Director Jason Moore’s comedic vision transformed a show about naughty puppets into the Tony Award–winning musical hit Avenue Q. That same gift turned Pitch Perfect, a small-scale film comedy about a cappella groups, into a surprise smash with a breakout performance by Rebel Wilson. Film success kept him away from Broadway for eight years, but the multitalented Moore is thrilled to be teaming up with Modern Family’s Jesse Tyler Ferguson for a 15-week engagement of the tour-de-force comedy Fully Committed. Performances begin at the Lyceum Theatre April 2.
“This is a really fun night at the theatre,” Moore says of Becky Mode’s script, “a play that makes the audience laugh out loud.” Set in the cramped reservations office beneath an ultra-exclusive Manhattan restaurant, Fully Committed centers on Sam, an out-of-work actor who juggles calls from would-be diners as well as the demands of a narcissistic chef, needy coworkers, and his widowed dad. Ferguson switches gears in rapid succession to play a total of 40 roles, including the restaurant’s French maître d’ and Lebanese business manager and a collection of imperious Park Avenue matrons.
Fully Committed won raves when it debuted Off-Broadway in 1999, and Moore notes that restaurant culture has become even more frenzied — and therefore ridiculously funny — since then. “Chefs now have their own TV shows and restaurant chains,” he says, “so we’ve updated the play to reflect the notion of celebrity dining.” The show’s fictional restaurant is too upscale for Open Table, leaving tourists and snooty foodies at the mercy of Sam and his reservation book. “The humor comes from observing how people behave under duress,” Moore says of competition to snag a coveted reservation. Suffice it to say that socialites such as Mrs. Sebag (pronounced “Seabag”) and Mrs. Vandevere do not like to hear the sentence “We are fully committed,” a euphemism for “You can’t get a table.”
Adding to the hilarity are asides about the exotic ingredients and cooking methods favored by 21st century chefs. “Knowing how fast your salmon swam to the restaurant can yield healthy, beautiful food,” quips Moore, “but there’s also something funny about it. All the crazy things people do with foam and infusions — we want to take advantage of the fact that the culinary arts are advancing in ways that can be funny.” As research, Moore and Ferguson have enjoyed a few five-star dinners of their own around town at restaurants Daniel, Jean-Georges, and Eleven Madison Park. “We people-watch and have some lovely food and wine,” Moore says, adding with a laugh, “It’s been rough.”
Of course, even the wittiest one-liners ring hollow if the audience doesn’t care about the star, and that’s where five-time Emmy nominee Ferguson comes in. Having seen the actor’s charming performance as 12-year-old Leaf Coneybear in the 2005 musical The 25th Annual Putnam County Spelling Bee, Moore had no doubt that Ferguson could handle “the virtuosic nature of the performance” required in Fully Committed. “Jesse brings an honesty to everything he does. Viewers identify with Mitchell, his Modern Family character, who is similar to Sam in our play. He tries to do the right thing, but every so often he explodes in a fit of rage that’s quite funny.”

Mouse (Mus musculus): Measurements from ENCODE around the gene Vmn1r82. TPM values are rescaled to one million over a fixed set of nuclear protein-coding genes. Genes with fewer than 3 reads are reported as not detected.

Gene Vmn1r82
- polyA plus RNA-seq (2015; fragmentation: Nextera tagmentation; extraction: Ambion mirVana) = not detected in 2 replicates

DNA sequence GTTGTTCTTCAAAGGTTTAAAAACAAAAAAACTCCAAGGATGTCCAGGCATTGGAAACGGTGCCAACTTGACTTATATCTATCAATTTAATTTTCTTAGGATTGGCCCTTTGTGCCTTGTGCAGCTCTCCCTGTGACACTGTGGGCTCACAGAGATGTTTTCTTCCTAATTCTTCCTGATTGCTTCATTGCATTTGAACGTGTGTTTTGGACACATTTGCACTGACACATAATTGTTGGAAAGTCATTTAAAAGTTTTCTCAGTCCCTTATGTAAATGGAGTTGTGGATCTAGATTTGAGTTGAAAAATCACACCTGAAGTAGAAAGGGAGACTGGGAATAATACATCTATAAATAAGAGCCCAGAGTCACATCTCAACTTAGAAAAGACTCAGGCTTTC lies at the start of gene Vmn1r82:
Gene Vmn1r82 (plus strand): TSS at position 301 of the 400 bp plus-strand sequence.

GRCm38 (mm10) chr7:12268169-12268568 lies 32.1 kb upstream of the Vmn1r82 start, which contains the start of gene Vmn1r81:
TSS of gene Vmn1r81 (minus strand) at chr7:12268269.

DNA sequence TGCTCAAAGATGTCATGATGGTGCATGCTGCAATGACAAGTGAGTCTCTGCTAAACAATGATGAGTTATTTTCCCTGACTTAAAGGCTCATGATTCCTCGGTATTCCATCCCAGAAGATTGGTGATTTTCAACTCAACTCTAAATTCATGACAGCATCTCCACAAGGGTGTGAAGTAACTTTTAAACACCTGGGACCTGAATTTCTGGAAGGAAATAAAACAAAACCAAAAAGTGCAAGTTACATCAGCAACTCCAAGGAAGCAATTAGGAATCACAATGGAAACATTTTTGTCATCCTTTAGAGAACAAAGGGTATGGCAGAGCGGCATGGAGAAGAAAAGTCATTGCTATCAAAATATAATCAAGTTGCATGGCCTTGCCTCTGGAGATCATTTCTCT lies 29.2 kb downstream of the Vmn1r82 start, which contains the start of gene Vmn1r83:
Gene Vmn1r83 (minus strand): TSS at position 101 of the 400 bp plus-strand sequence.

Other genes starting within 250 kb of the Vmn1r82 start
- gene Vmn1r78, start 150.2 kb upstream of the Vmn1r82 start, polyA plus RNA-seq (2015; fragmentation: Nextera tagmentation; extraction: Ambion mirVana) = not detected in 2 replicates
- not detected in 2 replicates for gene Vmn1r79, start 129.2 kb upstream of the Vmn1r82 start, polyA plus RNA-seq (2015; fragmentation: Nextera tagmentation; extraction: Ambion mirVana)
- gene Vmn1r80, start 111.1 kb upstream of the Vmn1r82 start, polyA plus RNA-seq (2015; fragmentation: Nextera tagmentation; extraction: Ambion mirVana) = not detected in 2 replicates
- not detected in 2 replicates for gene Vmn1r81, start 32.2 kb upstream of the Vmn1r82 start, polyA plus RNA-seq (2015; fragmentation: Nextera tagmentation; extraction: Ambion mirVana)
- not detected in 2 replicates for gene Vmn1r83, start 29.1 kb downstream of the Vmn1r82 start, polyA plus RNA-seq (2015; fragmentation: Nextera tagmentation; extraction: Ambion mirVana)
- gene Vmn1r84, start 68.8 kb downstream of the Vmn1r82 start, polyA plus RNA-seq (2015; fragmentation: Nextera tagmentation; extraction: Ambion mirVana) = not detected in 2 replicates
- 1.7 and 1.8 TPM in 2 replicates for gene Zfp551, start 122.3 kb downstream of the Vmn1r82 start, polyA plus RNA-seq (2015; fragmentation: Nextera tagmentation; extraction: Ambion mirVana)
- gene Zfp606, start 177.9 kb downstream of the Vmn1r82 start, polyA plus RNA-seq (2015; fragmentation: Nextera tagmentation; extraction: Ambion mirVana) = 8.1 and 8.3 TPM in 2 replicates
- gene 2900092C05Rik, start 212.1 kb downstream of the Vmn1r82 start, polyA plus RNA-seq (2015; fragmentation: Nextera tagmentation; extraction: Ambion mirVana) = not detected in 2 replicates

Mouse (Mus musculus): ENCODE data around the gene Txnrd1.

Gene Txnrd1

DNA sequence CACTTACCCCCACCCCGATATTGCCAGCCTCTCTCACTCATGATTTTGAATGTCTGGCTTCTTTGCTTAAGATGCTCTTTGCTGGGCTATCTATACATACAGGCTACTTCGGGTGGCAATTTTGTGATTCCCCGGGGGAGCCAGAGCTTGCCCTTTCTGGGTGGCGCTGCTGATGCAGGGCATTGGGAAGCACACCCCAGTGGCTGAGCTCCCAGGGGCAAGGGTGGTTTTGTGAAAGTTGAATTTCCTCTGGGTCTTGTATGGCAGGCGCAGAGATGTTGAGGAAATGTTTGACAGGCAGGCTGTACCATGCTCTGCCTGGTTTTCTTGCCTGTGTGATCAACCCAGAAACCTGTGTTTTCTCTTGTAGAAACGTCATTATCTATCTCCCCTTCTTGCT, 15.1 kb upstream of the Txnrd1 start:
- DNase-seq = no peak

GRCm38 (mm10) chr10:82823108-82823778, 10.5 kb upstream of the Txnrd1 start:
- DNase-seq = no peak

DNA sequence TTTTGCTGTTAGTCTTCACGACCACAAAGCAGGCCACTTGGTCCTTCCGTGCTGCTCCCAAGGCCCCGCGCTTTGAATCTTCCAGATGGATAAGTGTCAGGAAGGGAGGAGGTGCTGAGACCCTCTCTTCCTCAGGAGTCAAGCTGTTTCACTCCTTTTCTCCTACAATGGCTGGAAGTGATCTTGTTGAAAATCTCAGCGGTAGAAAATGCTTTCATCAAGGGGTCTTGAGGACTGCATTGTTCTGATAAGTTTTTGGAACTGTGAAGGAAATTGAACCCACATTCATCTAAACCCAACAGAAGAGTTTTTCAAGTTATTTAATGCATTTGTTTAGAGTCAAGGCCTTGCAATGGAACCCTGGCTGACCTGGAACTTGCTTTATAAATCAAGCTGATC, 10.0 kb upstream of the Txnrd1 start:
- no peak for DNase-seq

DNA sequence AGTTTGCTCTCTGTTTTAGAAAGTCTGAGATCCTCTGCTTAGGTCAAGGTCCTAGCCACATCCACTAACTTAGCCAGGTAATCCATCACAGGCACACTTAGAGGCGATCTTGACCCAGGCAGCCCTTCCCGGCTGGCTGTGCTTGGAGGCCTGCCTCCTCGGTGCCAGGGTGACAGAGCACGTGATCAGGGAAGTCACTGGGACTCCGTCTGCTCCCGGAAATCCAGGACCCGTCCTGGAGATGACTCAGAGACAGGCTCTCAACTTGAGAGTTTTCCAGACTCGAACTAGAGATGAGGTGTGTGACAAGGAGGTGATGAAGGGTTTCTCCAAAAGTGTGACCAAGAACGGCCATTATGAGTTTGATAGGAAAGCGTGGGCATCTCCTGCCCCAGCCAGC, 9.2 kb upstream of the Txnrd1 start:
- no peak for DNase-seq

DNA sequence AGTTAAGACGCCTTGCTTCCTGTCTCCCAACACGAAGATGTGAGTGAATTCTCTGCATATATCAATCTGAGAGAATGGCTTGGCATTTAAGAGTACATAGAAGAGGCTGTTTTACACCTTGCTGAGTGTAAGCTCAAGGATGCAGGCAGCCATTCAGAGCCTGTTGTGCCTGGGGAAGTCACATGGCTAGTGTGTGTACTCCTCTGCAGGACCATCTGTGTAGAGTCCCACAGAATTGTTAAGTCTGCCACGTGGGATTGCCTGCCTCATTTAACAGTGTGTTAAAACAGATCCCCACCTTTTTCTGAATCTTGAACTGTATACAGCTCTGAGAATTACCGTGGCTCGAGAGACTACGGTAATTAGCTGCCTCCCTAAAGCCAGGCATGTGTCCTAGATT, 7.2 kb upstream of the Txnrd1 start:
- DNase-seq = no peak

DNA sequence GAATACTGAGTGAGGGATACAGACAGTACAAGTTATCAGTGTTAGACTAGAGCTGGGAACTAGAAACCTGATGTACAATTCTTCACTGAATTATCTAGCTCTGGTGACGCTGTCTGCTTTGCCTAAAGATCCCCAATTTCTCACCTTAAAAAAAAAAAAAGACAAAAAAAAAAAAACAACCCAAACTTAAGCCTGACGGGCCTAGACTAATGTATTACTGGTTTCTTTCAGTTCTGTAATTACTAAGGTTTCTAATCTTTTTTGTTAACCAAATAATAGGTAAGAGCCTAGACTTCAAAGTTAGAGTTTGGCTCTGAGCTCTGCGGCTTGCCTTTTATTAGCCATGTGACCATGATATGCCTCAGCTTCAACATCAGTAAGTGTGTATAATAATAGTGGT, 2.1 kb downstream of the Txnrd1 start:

Moore sees Fully Committed as the latest in a series of compelling solo shows on Broadway, including Whoopi Goldberg’s starmaking turn 31 years ago at the Lyceum. “It was filmed for HBO, and I became obsessed with it,” says the director, a native of Fayetteville, Arkansas. “Whether it’s Whoopi or Lily Tomlin or John Leguizamo, a one-person show allows the audience to develop a strong relationship with a performer. It’s an intimate experience to see an actor create a character. In Jesse’s case, that means watching him change from role to role to role. The audience is going on the journey of the play with him, which is a special experience.”
In a career that spans Broadway (Avenue Q, Shrek the Musical), television (Trophy Wife, several pilots in development), and feature films (Pitch Perfect and Sisters, the holiday hit starring Tiny Fey and Amy Poehler), Moore’s gift for making audiences laugh has been an enormous asset. “The core of good comedy is finding something everyone can relate to,” he explains. “That’s what Modern Family does so well: The characters are larger than life, but the situations are universal and make you laugh. Even a show like Avenue Q told a story that was relatable, which sounds ridiculous because the characters were puppets!”
Reflecting on his success, Moore says, “I grew up listening to Les Miz and had the poster on my wall, but I never got to see it until I was 20 and came to New York for the first time.” Appropriately enough, after graduating from Northwestern University, he got his theatrical start as resident director of the show he had idolized as a kid. And he always aspired to combine theater and movies, musicals and plays. “The directors I admire most — Rob Marshall, Stephen Daldry, Sam Mendes — work in both theater and film. Twenty years ago, it might have been harder to convince [producers] you could do both, but I think people understand it more now.”
Fully Committed allows the bicoastal director to spend a few months in New York, getting reacquainted with the Broadway community and working with an actor he admires. “This is such a great gig,” he says. “I get to show up, watch Jesse work on accents and gestures, and laugh all day. It’s the most fun rehearsal process I’ve ever had, and audiences are going to love it.”